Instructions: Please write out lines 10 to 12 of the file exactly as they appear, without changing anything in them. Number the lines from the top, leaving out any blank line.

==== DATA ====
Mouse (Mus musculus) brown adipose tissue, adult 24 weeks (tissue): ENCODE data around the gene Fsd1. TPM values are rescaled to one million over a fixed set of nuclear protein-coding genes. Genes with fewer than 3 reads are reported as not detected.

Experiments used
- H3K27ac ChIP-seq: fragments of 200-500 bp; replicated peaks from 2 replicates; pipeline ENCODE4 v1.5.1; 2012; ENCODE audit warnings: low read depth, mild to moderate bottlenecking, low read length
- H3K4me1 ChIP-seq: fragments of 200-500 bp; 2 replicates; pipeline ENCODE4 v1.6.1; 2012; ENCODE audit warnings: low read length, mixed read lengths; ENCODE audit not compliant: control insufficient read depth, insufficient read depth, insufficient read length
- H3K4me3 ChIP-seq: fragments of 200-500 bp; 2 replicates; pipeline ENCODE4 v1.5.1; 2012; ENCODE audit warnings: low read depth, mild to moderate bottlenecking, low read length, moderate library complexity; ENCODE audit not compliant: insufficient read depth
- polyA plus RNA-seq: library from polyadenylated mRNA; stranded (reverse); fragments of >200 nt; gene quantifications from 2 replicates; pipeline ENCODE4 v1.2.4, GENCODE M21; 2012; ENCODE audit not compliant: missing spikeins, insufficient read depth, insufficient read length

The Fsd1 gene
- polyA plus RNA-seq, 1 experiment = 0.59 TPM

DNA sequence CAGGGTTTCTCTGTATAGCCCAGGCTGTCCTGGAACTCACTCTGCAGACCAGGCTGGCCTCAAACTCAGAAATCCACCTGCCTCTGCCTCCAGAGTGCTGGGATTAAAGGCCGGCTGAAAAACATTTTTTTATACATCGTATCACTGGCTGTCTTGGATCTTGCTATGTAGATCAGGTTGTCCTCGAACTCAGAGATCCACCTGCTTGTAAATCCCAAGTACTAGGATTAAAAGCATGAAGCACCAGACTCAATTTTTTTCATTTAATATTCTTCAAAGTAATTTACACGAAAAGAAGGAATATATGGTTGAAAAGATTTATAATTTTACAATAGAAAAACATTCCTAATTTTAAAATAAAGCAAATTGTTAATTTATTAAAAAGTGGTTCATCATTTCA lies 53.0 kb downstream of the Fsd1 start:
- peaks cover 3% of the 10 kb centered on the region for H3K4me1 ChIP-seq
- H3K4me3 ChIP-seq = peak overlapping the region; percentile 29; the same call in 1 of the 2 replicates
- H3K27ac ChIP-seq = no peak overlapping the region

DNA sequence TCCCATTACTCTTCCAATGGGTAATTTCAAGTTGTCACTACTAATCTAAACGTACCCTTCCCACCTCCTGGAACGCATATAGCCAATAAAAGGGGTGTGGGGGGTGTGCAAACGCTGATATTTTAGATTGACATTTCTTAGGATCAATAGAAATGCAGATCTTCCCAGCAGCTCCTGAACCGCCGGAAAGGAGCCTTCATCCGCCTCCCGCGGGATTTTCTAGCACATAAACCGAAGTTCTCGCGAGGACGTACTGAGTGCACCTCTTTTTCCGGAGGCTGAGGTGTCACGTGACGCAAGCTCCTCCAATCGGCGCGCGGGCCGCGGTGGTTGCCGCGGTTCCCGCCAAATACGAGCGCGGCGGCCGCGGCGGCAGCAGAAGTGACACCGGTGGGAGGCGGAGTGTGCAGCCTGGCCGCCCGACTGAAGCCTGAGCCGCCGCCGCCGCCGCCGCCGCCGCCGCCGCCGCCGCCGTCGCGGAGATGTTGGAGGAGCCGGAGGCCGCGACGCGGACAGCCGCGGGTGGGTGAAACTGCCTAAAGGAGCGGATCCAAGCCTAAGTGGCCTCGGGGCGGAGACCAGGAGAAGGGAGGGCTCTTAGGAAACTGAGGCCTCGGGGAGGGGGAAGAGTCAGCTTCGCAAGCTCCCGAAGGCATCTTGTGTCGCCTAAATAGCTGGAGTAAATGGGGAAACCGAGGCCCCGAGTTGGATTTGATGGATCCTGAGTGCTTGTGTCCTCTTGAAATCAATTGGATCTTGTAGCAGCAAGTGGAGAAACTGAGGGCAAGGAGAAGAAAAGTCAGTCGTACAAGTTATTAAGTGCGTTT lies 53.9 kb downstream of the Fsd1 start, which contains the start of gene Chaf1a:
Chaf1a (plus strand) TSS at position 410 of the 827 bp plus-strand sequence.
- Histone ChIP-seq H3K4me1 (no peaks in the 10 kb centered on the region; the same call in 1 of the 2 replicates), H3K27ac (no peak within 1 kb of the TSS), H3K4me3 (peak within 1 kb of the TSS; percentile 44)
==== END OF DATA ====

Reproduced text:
- peaks cover 3% of the 10 kb centered on the region for H3K4me1 ChIP-seq
- H3K4me3 ChIP-seq = peak overlapping the region; percentile 29; the same call in 1 of the 2 replicates
- H3K27ac ChIP-seq = no peak overlapping the region